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The Faculty of Computer Science was created with the goal of becoming one of the world’s leading faculties for developers and researchers in data analysis, machine learning, big data, theoretical computer science, bioinformatics, system and software engineering, system programming, and distributed computing. In cooperation with major companies like Yandex, Sberbank, SAS, Samsung, 1C, and many others, the Faculty provides both deep theoretical knowledge and hands-on practical experience in many branches of contemporary computer science.
How has a software engineering student manage to participate in an event for people involved in political science and Asian studies, who study ASEAN countries?
Software Engineering is my vocation and profession, while Asian studies have long been my hobby. I have visited Thailand several times, as well as Cambodia and China, and have always dreamt of going to Singapore and Indonesia. I read about this region a lot; I am interested in the news, the politics, the innovations and the ecology of this area. In 2017, I defended a degree at the HSE School of Young Asia Researchers.
When I saw an announcement for an essay competition on ‘Russia-ASEAN Strategic Partnership’ on the MGIMO ASEAN Centre website, I applied immediately. In my paper, I focused on the necessity of expanding the partnership between our countries in IT, including education for software developers, experience exchange, and joint hackathons.
The essay received a high grade from the jury, and I was lucky enough to become part of a brilliant team. The organizers invited young people from various Russian cities, students and graduates of MGIMO, MSU, SPbSU, the Far Eastern State and the Krym State universities, as well as young professionals from the Russian Association of Lawyers and the Association of Volunteer Organizations. During the week that I spent with them I got lots of experience in international communication and leadership, for which I am very grateful to my peers.
How was the international communication with the summit participants organized?
The youth summit is a thrilling and intense event. Almost every minute of both official events and personal meetings is filled with communication. We had a thoroughly planned itinerary: the grand opening ceremony, an exhibition of local goods from each country, plenary discussions on Education, Culture, and Economics, Trade & Business, followed by preparation and approval of the summit declaration, a wreath-laying ceremony, and a gala dinner with an incredible show by young Philippine dancers and singers.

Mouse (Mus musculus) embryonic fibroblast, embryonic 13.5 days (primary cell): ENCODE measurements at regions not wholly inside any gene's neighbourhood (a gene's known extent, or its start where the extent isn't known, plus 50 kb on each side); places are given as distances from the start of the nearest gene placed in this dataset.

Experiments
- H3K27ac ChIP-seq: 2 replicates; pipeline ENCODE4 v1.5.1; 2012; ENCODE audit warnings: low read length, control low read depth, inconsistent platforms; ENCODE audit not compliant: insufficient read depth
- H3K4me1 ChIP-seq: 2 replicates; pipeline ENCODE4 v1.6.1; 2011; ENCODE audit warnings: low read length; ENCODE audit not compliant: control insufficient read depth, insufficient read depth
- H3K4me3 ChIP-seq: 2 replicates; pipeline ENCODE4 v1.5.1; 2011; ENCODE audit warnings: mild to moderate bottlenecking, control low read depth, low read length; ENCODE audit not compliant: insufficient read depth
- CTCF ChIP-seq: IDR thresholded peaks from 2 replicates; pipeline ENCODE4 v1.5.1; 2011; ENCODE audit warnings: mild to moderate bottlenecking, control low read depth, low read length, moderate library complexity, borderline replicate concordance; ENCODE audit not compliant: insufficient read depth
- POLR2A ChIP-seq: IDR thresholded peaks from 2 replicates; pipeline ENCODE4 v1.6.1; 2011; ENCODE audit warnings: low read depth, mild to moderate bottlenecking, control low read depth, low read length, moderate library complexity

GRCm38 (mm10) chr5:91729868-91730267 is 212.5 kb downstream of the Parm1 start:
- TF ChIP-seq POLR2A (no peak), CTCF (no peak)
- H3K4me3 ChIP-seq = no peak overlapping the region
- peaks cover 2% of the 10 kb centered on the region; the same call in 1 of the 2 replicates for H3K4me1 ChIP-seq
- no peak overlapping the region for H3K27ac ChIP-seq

Delegations from the Philippines and Russia were the most numerous, but everyone was trying to represent their countries in the most active and colourful way. For example, I brought a samovar with chocolates as a New Year gift, and Galina Salnikova, my peer from FESU, was speaking about it so engagingly that it appeared in almost all of the photos taken by our international friends.
Which of the questions raised in your essay did you manage to bring up at international level?
Before going to the youth summit, I met my colleagues here at HSE University, in order to better formulate ideas on developing international partnership in IT. We discussed the options of innovations for ‘smart’ cities, the relevance and technical specifications for a social network for Russia and ASEAN countries, and the opportunity to create network universities and develop academic mobility programmes. We mentioned that the Erasmus programme has been active in Europe for over 30 years, and allows students be more mobile internationally and engage not only in long-term, but short-term educational programmes as well.
At the summit, the issue of student academic mobility was actively discussed at a plenary session ‘Russian-ASEAN Cooperation: Education’, particularly, in reports by Russian and Singaporean delegates. On the following day, I co-chaired a workshop on this topic.